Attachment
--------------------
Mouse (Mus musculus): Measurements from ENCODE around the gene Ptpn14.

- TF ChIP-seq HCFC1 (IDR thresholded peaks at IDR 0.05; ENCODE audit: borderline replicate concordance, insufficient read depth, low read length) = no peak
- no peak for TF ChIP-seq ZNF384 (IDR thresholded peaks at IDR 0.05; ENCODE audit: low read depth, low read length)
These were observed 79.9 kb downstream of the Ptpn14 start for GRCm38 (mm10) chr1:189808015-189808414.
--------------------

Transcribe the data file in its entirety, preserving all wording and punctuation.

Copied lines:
Mouse (Mus musculus): Measurements from ENCODE around the gene Ptpn14.

- TF ChIP-seq HCFC1 (IDR thresholded peaks at IDR 0.05; ENCODE audit: borderline replicate concordance, insufficient read depth, low read length) = no peak
- no peak for TF ChIP-seq ZNF384 (IDR thresholded peaks at IDR 0.05; ENCODE audit: low read depth, low read length)
These were observed 79.9 kb downstream of the Ptpn14 start for GRCm38 (mm10) chr1:189808015-189808414.